However, standing all day also has its share of health risks and may not always be practical or comfortable, which is why a leaning position is ideal.


Redefining the Way We Work


The Focal Upright Locus Workstation is an award-winning, revolutionary line of ergonomic upright furniture that promotes better posture, and more importantly, increases activity by allowing people to work in a position between standing and leaning thereby eliminating sedentary behavior and its associated health risks.


The tilt- and height-adjustable seat correctly positions the spine by tilting the pelvis forward and opening up the hip angle, and engages the muscles of the core through constant micro-movements from the pivoting seat.


A simple switch from the traditional desk and chair to upright furniture that promotes better ergonomics and physical activity throughout the day can have a positive impact on our health, without much effort.


It is also possible to get in more physical activity during the day by following these simple tips:


Set a Reminder


One easy way to limit the amount of time you spend seated or slouched forward is to set an alarm to remind you to stand up more often. 


Set an alarm to beep every 30 minutes and use that reminder to change positions or stand up and grab some water, or even do some light hip flexor and neck stretches.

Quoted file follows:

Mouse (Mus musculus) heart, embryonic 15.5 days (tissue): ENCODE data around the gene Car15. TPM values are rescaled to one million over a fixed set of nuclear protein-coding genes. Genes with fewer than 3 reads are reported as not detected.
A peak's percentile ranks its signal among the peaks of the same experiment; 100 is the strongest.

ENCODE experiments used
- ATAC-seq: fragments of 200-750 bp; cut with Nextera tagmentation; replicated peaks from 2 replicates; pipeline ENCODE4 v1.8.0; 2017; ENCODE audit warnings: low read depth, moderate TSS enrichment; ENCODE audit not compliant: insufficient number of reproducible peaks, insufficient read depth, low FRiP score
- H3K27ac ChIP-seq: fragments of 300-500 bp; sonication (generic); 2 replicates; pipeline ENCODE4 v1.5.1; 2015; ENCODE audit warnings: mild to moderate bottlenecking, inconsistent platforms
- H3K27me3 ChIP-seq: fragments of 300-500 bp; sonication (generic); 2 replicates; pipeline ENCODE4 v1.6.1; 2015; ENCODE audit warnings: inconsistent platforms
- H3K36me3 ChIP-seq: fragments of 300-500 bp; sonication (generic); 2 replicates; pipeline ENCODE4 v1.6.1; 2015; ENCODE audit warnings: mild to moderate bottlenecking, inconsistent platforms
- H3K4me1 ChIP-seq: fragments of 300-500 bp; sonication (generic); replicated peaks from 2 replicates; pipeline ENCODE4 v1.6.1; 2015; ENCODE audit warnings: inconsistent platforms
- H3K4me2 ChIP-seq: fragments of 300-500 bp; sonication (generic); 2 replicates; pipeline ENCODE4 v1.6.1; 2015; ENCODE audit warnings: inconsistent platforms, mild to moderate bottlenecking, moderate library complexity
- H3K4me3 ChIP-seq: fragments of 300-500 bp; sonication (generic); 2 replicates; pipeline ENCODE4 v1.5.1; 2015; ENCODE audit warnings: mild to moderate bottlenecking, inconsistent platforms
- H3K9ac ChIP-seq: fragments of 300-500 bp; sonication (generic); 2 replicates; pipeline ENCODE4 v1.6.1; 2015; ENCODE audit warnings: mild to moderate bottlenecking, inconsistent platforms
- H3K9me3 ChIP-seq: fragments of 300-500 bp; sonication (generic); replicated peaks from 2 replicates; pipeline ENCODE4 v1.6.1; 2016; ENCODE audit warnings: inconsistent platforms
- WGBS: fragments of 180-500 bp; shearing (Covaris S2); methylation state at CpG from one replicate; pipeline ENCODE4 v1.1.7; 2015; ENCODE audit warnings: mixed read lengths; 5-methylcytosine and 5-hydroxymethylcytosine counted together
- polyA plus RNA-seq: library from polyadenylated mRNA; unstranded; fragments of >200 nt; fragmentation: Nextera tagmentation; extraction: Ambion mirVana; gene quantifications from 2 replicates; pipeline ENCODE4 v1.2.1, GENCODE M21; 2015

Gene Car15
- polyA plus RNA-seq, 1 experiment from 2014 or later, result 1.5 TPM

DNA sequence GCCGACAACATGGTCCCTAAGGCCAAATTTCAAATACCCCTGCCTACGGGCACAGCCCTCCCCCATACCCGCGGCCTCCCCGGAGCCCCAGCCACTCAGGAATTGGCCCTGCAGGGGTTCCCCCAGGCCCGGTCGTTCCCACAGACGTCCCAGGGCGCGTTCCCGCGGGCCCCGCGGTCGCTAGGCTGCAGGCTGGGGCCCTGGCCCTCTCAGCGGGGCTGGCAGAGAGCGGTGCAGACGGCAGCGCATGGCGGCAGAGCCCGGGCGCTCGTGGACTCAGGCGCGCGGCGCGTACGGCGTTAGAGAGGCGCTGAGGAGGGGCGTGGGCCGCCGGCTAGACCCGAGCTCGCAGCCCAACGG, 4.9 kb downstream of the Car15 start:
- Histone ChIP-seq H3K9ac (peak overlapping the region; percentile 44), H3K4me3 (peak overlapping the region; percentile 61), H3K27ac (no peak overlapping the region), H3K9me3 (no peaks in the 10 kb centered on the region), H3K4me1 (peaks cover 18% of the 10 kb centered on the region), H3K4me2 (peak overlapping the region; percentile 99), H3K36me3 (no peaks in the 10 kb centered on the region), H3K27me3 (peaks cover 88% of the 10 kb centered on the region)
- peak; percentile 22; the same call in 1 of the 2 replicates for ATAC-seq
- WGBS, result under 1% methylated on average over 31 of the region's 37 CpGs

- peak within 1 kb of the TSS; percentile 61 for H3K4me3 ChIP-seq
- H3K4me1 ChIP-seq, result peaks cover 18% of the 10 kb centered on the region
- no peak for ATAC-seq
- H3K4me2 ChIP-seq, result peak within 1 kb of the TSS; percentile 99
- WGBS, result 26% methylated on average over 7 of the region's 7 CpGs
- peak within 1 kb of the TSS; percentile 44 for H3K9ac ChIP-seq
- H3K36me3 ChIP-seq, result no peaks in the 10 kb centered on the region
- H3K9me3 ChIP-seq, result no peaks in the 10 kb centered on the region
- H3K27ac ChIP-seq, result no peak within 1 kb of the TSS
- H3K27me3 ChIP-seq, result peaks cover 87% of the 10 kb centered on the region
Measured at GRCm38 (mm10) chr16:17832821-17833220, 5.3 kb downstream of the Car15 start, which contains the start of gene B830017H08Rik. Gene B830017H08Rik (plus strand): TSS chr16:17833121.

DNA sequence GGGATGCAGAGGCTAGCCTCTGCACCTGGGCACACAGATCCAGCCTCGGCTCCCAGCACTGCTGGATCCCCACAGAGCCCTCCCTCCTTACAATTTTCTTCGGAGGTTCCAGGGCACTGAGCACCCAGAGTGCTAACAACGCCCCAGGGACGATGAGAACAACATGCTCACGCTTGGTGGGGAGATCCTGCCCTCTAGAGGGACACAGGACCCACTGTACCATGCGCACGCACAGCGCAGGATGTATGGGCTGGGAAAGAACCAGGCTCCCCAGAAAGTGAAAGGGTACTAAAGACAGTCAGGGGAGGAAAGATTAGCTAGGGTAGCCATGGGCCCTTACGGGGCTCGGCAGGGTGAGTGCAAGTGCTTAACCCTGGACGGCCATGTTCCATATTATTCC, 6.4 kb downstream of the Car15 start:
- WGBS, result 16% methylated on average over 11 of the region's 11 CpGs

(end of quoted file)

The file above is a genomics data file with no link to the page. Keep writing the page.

Angle Your Chair

While it isn’t recommended to sit in a chair – even an ergonomic chair – for extended periods of time, a chair with a reclining feature is better suited than a standard fixed chair if it can create an angle of 110 to 120 degrees with the hip and trunk. 


This creates less tension on the lower back by decreasing the flexion at the hip flexors. 


If your backrest does not recline, you can create the same effect by tilting the bottom of your chair forward so that your knees are below the height of your hips. 


Most car seats have this capability and can relieve those suffering with sciatica.


Support, Stretch & Strengthen


Poor ergonomics like the distance of your keyboard, the height of your desk and the type of chair that you sit on can all affect your posture. 


If you still prefer to use a traditional chair, make sure that your lower back is well supported by using a soft pillow between your lower back and chair and take frequent walking breaks.


Stretching out the tight muscles of the hip flexors and doing chin tucks to strengthen the weakened muscles of the neck are two simple and effective exercises that can help regain muscular balance over time. 


Time for Change



With back pain, obesity, and other lifestyle diseases on the rise, large-scale change is needed.  But in our busy lives, that change needs to be simple, effective, and easy to implement. 


While it goes against our ingrained culture of sitting, adjustable sit-to-stand products are an effective solution for reducing prolonged sitting and will undoubtedly become the way of the future.


**View the published article in Women Health & Fitness magazine